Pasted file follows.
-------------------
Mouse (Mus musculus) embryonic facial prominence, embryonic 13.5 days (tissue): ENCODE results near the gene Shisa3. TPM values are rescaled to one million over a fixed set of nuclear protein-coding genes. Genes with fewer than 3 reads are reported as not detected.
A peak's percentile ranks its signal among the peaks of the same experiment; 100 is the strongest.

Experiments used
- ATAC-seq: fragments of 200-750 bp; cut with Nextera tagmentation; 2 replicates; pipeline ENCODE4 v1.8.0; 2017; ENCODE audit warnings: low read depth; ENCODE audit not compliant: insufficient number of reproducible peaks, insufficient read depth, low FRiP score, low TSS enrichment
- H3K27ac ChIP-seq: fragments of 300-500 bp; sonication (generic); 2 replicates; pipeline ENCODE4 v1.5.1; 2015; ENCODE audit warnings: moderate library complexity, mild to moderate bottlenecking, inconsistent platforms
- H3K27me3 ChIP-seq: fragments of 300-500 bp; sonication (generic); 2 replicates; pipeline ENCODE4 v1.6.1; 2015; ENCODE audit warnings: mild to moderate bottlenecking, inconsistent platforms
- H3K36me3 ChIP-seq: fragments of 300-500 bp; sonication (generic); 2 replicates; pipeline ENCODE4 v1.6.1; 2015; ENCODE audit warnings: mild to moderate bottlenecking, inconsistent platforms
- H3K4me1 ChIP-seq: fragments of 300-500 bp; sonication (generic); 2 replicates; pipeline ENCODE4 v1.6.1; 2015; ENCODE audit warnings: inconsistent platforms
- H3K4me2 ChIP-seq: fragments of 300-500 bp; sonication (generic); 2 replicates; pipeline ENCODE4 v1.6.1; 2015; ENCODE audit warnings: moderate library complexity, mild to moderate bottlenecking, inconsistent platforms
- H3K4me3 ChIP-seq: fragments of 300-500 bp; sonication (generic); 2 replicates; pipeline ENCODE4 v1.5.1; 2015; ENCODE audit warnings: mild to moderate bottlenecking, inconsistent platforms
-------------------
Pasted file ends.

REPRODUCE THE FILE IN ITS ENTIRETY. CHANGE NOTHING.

Mouse (Mus musculus) embryonic facial prominence, embryonic 13.5 days (tissue): ENCODE results near the gene Shisa3. TPM values are rescaled to one million over a fixed set of nuclear protein-coding genes. Genes with fewer than 3 reads are reported as not detected.
A peak's percentile ranks its signal among the peaks of the same experiment; 100 is the strongest.

Experiments used
- ATAC-seq: fragments of 200-750 bp; cut with Nextera tagmentation; 2 replicates; pipeline ENCODE4 v1.8.0; 2017; ENCODE audit warnings: low read depth; ENCODE audit not compliant: insufficient number of reproducible peaks, insufficient read depth, low FRiP score, low TSS enrichment
- H3K27ac ChIP-seq: fragments of 300-500 bp; sonication (generic); 2 replicates; pipeline ENCODE4 v1.5.1; 2015; ENCODE audit warnings: moderate library complexity, mild to moderate bottlenecking, inconsistent platforms
- H3K27me3 ChIP-seq: fragments of 300-500 bp; sonication (generic); 2 replicates; pipeline ENCODE4 v1.6.1; 2015; ENCODE audit warnings: mild to moderate bottlenecking, inconsistent platforms
- H3K36me3 ChIP-seq: fragments of 300-500 bp; sonication (generic); 2 replicates; pipeline ENCODE4 v1.6.1; 2015; ENCODE audit warnings: mild to moderate bottlenecking, inconsistent platforms
- H3K4me1 ChIP-seq: fragments of 300-500 bp; sonication (generic); 2 replicates; pipeline ENCODE4 v1.6.1; 2015; ENCODE audit warnings: inconsistent platforms
- H3K4me2 ChIP-seq: fragments of 300-500 bp; sonication (generic); 2 replicates; pipeline ENCODE4 v1.6.1; 2015; ENCODE audit warnings: moderate library complexity, mild to moderate bottlenecking, inconsistent platforms
- H3K4me3 ChIP-seq: fragments of 300-500 bp; sonication (generic); 2 replicates; pipeline ENCODE4 v1.5.1; 2015; ENCODE audit warnings: mild to moderate bottlenecking, inconsistent platforms